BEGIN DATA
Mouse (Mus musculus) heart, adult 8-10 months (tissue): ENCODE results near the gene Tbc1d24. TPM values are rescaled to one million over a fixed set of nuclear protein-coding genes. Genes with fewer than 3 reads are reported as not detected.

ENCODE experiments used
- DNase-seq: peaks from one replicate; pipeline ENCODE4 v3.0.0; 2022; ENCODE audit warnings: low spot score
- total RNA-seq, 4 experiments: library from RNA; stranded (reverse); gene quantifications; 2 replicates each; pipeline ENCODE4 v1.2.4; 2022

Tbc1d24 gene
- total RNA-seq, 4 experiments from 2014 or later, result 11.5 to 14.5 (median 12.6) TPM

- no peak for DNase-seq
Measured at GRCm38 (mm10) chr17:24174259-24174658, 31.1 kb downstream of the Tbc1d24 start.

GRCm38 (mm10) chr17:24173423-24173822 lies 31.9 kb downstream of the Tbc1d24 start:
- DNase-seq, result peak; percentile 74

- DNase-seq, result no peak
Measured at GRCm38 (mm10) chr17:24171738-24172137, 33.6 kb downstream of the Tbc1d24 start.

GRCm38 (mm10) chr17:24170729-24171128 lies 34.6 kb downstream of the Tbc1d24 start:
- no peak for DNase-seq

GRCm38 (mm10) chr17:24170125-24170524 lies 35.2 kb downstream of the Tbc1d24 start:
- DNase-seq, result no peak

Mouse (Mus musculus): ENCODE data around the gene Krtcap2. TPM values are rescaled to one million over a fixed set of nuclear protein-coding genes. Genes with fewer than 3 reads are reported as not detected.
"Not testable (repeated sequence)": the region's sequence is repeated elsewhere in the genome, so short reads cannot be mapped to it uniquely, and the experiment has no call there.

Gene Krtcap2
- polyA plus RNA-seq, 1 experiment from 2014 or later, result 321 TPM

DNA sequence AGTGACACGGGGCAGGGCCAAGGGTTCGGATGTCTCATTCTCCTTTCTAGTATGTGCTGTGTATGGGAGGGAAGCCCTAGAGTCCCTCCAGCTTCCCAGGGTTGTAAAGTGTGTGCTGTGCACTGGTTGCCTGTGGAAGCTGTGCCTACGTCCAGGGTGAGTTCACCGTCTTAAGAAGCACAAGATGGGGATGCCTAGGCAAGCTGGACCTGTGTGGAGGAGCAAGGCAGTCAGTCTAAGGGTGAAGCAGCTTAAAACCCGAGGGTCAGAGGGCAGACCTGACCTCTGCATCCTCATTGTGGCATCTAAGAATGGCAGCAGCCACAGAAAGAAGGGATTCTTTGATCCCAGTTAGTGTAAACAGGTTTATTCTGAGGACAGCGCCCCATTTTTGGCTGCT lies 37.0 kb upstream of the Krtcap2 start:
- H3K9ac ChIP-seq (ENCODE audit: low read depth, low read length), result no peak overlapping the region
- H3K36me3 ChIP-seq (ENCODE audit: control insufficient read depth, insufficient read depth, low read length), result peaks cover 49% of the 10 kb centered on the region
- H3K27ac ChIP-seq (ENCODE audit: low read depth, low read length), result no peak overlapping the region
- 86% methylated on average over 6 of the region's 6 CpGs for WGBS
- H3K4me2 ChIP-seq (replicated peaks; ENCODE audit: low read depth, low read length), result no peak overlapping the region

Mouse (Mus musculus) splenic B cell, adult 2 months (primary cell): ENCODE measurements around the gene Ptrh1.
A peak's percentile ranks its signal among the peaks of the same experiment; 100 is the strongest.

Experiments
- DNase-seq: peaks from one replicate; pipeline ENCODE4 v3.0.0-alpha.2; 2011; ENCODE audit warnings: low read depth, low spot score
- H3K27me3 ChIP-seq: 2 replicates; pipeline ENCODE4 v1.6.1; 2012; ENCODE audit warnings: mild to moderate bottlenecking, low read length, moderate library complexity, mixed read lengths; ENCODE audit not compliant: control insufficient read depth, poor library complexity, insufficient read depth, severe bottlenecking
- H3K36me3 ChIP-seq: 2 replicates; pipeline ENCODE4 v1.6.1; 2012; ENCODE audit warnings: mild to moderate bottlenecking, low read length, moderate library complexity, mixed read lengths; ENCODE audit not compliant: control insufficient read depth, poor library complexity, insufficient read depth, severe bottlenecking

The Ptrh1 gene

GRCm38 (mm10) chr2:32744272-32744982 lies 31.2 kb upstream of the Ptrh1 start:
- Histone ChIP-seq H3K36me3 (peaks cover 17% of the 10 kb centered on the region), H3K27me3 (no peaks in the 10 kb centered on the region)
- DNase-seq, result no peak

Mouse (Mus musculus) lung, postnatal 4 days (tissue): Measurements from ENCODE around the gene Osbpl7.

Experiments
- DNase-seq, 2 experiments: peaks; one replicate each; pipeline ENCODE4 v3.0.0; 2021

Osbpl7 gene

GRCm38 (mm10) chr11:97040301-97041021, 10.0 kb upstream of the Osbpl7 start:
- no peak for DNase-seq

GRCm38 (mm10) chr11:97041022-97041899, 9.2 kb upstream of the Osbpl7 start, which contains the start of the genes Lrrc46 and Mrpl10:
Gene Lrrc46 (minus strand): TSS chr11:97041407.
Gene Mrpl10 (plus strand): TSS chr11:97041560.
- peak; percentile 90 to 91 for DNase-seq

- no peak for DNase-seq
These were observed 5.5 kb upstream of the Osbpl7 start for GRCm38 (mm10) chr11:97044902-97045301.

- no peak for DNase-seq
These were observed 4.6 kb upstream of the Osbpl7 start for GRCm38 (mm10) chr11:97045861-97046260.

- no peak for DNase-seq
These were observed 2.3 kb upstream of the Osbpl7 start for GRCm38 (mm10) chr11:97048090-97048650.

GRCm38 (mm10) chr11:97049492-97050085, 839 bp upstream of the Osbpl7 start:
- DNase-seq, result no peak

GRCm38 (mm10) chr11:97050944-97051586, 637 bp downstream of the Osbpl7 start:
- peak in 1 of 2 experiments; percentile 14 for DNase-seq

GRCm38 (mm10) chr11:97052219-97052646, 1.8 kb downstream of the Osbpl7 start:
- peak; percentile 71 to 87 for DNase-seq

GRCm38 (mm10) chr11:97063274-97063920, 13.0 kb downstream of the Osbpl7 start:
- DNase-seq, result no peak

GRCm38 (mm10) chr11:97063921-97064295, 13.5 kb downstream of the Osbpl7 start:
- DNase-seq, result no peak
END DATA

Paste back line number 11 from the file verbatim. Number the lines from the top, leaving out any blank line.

- DNase-seq, result no peak